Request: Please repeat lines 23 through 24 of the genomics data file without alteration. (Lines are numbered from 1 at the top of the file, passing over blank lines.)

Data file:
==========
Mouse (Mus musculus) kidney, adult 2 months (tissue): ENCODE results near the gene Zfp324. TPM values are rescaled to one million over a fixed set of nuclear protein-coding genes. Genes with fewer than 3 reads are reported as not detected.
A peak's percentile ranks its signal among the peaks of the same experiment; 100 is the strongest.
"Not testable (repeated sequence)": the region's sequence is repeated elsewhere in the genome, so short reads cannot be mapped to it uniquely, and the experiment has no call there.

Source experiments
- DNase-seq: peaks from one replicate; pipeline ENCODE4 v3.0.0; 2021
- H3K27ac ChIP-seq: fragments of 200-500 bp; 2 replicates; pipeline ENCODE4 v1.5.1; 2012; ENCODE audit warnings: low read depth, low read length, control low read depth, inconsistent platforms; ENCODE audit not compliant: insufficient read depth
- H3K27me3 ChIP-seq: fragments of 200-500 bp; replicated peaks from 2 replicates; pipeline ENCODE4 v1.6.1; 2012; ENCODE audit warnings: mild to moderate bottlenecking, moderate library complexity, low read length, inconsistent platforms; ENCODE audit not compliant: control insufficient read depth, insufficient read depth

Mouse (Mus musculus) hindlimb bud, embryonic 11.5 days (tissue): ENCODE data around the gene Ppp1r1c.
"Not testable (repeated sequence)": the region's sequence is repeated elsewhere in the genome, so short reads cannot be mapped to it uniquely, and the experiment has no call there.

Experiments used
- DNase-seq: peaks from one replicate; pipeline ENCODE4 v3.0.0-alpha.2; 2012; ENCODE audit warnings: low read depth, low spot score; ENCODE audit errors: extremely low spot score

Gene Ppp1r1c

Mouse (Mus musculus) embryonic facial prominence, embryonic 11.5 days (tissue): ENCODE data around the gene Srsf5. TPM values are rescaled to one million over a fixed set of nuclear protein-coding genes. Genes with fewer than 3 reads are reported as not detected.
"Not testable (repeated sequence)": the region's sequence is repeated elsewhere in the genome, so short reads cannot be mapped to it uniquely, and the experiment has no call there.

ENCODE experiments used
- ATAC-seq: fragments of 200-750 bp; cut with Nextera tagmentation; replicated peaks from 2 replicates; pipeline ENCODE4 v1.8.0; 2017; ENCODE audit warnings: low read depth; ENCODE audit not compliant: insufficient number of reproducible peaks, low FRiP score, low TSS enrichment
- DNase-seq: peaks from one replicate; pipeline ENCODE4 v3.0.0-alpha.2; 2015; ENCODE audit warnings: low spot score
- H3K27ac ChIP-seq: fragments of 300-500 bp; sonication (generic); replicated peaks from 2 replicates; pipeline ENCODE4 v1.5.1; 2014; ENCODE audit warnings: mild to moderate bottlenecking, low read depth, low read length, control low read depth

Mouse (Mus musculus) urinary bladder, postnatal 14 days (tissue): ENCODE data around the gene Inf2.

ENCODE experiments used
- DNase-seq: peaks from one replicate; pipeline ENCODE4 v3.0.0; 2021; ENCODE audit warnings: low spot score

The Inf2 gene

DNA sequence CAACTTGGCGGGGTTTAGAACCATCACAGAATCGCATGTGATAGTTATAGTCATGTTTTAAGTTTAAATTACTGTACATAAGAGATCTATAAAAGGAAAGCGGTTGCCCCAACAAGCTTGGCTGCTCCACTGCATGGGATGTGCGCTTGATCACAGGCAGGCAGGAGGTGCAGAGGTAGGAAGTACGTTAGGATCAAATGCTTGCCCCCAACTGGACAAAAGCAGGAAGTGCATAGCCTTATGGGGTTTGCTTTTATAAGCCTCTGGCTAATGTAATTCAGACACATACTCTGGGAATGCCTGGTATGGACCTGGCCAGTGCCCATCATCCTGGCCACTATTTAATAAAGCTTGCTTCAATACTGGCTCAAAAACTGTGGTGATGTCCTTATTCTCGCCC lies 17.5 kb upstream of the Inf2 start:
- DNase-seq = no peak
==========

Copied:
DNA sequence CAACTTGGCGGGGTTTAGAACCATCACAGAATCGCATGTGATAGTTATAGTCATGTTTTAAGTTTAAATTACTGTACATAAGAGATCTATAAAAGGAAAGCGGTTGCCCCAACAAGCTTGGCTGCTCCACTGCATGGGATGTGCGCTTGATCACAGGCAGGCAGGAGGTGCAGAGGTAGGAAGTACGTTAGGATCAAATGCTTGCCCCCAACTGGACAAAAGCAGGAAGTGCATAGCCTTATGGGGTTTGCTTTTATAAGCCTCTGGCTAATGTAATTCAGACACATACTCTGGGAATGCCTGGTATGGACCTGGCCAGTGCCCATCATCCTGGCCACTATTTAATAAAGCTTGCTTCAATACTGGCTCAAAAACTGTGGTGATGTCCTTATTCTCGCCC lies 17.5 kb upstream of the Inf2 start:
- DNase-seq = no peak